When my son was in kindergarten, the head of his school sent a very polite note to all the parents asking that they please not pack energy bars in their children’s lunches. Energy bars, she explained, are little more than candy bars packaged as a healthy food, and they’re not the type of thing that five year-olds need to have powering them during school. When I read this note, I was sort of flabbergasted. Not because the head of my son’s school was asking that kids not eat energy bars while at school, but because, up until that point, I realized that I had no idea what an energy bar actually was. I thought it was, like, a granola bar with more nuts in it, or maybe a tightly packed rectangle of muesli. Energy bars have added sugar in them? They contain chocolate? Who knew?
Well, as it turns out, everybody in the entire world, aside from me, knew that. Not to keep feeding the myth of my own Luddite tendencies, but, look, I have never actually eaten an energy bar, nor have I ever seen one out of its package. If you’ve never been in close proximity of an energy bar, one would logically think that, hey, if this food is supposed to keep people energized while doing physical activity, it must be packed with lots of protein, a good dose of fruit, and maybe some grains. In reality, energy bars are basically cookies. Sure, they can be organic, cane juice (read: sugar) sweetened, oatmeal cookies, but they are still cookies. Sometimes they’re even just straight-up brownies. Now, it should be obvious to everyone here that I have absolutely no problem with cookies and other sweets, but I tend to think that if you’re going to make something that is labeled as being healthy or good for a kid, that thing should actually live up to its name.
This is all a long-winded way to tell you all that, look, I, the person who has never actually seen an energy bar, have made you some energy bars. Actually, what I have made is not so much an energy bar, as it is what I think an energy bar should be. It is packed with protein, filled with fruit, and it contains no gluten or grains (not because I don’t eat gluten or grains, but because I thought people might like having the option of an energy bar without those things in it). It is just about as friendly and harmless a snack as anyone could ever wish for, only these suckers are also super delicious. Like, almost dangerously so. I’ve taken to eating one just about every other waking hour, which means that I am going to have to start preparing for some hiking or power-biking pretty soon, lest I waste the virtues of these energy bars on my current low energy activities of sitting, typing, and reading. Although, sometimes I do get up and stretch in between prolonged bursts of frantic typing, which means that, hmmmm, maybe I might need another energy bar to help my body power up for more stretching. You wait here while I go get one. I’ll lead some stretches when I get back.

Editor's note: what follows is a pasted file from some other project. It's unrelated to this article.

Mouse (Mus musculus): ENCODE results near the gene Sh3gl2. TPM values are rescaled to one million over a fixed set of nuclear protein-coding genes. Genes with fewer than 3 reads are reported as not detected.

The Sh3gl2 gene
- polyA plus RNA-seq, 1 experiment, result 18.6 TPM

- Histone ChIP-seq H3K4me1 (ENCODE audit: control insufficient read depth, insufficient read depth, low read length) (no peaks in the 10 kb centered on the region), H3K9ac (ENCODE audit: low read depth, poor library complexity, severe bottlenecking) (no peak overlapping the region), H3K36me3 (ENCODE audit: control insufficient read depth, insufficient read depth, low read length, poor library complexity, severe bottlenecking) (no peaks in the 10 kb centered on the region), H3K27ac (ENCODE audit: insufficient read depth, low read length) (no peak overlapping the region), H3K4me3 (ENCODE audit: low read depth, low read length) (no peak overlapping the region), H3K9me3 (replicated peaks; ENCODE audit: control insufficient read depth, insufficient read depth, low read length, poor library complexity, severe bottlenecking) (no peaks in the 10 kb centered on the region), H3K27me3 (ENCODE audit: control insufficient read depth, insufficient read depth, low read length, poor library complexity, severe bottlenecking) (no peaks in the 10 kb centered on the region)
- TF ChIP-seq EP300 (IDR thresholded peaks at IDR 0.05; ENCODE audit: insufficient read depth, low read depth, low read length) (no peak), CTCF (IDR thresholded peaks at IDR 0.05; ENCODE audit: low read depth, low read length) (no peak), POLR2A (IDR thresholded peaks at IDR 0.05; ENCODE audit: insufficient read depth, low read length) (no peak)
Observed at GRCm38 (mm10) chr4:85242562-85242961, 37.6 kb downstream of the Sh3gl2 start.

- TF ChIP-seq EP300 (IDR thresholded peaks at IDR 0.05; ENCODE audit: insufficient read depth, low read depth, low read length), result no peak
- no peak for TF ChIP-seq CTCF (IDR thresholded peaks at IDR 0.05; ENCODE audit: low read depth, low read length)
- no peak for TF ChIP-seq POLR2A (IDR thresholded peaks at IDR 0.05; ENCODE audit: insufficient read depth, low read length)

Homemade Energy Bars
These little bars are basically little more than a collection of fruits and nuts all ground together and then baked a bit to keep their shape. The recipe below was based on whatever seeds, nuts and dried fruits I had sitting around in the house, but I’d encourage you to use whatever combination of flavors you think would be good. I think dried, unsweetened coconut would be great in here, as would dried apricots, dried apples, or dried, unsweetened cherries.
¼ unfiltered apple cider
½ cup whole Medjool dates, cut into quarters, seeds removed
½ cup dried mangoes
½ cup dried pears
1 cup whole raw almonds
¼ cup raw pepitas (pumpkin seeds)
¼ cup raw sunflower seeds
¼ teaspoon sea salt
Preheat oven to 300 degrees Fahrenheit. Line a baking sheet with parchment paper, then set aside.
In a medium bowl, combine apple cider, dates, dried mangoes, and dried pears. Toss to combine, then allow to sit and soak for a bit while you gather the remaining ingredients.
In the bowl of a food processor, combine soaked dried fruits (along with any apple cider remaining in the bowl) and almonds. Pulse 5 or 6 times to coarsely chop everything. Add the pepitas, sunflower seeds, and salt, then pulse half a dozen more times until the mixture sticks together and begins to clump up. There should still be big chunks of seeds and nuts visible.
Turn mixture out on to a large sheet of wax paper. Wet your hands with water (to prevent the mixture from sticking to your hands too much), then shape the mixture into a 12” by 6” rectangle. Cut the rectangle into 8 bars that are roughly 6” by 1.5” a piece. Using a flexible spatula, transfer bars to parchment-lined baking sheet. Bake in center of oven for 10 minutes, then carefully turn each bar over and continue to bake for an additional 8 to 10 minutes. The bars should be slightly golden, but the nuts should not be singed or burned.
Remove from oven, and allow bars to cool on baking sheet. Store in an airtight container for 3 days at room temperature, or in the refrigerator for up to a week. Or just eat for breakfast, lunch, and dinner, and never find it necessary to store them anywhere for any prolonged period of time.